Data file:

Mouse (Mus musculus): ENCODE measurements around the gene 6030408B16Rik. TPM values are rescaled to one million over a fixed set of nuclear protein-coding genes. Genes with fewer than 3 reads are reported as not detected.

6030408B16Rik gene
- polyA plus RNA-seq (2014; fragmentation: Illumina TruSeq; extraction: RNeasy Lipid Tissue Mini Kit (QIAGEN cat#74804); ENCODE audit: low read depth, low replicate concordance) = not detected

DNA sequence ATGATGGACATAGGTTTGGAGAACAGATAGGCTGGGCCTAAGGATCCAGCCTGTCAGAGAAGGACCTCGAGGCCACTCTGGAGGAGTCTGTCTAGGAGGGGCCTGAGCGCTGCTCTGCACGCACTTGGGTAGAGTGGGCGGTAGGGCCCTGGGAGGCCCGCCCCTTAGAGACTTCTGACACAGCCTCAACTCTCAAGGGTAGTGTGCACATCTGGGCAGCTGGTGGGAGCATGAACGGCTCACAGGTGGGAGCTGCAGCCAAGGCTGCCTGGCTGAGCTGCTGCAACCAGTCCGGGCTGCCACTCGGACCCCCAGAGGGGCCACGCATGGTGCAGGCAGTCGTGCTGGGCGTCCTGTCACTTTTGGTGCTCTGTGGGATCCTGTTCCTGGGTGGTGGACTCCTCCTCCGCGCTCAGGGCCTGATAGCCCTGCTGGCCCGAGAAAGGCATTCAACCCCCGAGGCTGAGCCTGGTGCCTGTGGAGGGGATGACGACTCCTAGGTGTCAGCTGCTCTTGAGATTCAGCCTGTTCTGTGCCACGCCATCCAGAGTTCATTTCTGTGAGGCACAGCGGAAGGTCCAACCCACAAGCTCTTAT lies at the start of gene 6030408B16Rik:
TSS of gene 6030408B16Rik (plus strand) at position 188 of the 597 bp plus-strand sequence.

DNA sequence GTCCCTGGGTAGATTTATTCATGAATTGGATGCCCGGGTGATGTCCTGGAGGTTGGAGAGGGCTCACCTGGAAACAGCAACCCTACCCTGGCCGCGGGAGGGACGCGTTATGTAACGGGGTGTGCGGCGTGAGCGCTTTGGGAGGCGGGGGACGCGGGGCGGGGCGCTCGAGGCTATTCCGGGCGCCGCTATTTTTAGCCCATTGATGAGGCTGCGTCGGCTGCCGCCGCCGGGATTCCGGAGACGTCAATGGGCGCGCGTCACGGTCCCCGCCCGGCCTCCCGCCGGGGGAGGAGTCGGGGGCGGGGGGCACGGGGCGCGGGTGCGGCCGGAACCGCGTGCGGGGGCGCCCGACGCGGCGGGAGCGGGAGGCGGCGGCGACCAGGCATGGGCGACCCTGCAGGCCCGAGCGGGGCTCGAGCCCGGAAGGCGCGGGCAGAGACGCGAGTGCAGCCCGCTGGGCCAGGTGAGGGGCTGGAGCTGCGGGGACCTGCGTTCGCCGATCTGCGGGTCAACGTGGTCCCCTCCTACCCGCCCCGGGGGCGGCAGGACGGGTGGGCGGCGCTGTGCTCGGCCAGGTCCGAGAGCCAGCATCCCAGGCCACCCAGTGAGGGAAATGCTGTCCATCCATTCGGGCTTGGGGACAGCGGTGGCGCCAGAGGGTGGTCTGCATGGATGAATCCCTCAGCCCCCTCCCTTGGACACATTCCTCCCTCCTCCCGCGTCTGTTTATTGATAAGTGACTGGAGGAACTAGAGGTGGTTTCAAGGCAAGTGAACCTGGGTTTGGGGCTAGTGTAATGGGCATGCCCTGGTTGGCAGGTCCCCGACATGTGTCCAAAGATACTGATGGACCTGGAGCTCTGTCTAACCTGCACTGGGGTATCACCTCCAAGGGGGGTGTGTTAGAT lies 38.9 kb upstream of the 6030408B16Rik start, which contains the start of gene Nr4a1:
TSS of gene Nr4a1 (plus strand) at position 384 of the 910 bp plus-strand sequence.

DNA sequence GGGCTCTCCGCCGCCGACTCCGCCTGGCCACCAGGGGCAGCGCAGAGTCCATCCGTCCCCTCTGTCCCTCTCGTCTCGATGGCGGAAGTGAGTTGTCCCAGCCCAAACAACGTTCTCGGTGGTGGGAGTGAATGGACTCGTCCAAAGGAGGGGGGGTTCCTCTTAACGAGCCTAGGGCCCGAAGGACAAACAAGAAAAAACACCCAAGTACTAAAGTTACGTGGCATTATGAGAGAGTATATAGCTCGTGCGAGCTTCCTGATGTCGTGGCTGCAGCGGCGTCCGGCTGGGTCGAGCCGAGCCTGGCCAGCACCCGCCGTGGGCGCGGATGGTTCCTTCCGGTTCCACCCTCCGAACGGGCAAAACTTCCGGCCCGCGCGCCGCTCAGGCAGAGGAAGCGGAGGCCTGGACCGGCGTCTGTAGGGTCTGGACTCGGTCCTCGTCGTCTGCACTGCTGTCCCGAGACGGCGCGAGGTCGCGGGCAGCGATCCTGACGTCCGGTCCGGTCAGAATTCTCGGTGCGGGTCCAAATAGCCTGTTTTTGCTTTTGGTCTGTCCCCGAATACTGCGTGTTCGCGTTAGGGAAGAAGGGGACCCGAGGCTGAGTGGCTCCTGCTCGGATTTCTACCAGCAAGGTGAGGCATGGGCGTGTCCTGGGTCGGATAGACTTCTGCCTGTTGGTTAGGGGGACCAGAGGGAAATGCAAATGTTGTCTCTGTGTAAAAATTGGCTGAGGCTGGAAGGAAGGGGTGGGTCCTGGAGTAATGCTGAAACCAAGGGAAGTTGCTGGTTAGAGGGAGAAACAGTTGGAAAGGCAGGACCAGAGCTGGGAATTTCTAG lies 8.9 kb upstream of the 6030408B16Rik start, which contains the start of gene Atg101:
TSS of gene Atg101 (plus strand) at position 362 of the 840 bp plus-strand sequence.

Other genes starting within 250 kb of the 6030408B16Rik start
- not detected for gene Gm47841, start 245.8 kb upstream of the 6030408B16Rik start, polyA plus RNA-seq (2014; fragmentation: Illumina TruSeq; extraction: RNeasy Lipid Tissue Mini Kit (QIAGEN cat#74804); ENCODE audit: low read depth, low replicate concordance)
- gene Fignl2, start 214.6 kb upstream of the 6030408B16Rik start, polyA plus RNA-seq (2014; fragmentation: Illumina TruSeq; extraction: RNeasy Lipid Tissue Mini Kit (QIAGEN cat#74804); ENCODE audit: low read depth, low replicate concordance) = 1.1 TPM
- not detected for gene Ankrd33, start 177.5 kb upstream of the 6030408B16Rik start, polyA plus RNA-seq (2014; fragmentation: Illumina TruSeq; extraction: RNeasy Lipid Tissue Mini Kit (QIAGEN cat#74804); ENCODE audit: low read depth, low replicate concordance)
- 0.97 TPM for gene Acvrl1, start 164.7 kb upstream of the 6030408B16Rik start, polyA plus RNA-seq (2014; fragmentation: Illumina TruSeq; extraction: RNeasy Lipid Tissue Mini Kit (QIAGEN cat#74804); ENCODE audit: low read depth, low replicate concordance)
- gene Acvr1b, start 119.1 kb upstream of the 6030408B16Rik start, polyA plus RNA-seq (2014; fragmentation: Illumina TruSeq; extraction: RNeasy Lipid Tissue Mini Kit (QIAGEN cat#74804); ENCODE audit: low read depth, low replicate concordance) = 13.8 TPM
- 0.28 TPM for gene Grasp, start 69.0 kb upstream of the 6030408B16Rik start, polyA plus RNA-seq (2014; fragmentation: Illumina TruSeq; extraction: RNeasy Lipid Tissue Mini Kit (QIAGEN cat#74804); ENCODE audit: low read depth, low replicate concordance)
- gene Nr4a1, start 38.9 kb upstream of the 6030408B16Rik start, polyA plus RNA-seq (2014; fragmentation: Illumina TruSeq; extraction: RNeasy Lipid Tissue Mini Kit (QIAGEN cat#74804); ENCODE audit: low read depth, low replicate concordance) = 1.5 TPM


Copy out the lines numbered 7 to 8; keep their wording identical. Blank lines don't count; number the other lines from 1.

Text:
TSS of gene Nr4a1 (plus strand) at position 384 of the 910 bp plus-strand sequence.

DNA sequence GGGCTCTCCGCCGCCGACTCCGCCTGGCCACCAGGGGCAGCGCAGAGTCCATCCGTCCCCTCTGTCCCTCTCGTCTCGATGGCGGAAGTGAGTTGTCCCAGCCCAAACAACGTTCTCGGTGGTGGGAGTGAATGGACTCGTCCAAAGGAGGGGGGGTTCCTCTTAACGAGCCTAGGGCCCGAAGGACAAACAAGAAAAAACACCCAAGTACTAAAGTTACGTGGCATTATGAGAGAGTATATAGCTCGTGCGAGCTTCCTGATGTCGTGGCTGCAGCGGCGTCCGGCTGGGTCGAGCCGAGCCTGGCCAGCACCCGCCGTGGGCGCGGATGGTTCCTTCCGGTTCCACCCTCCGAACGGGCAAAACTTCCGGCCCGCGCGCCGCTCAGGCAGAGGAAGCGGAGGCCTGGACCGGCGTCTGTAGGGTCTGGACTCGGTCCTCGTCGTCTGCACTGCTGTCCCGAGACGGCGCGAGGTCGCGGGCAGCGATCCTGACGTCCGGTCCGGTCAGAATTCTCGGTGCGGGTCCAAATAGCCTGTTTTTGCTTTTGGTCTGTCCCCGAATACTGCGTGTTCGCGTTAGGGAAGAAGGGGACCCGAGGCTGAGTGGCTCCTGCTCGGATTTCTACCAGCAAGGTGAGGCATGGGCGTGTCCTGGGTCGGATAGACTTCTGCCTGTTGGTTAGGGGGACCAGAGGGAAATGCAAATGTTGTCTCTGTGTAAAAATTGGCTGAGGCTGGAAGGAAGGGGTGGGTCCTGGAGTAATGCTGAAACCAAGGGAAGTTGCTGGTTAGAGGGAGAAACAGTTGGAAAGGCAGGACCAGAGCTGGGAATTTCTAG lies 8.9 kb upstream of the 6030408B16Rik start, which contains the start of gene Atg101: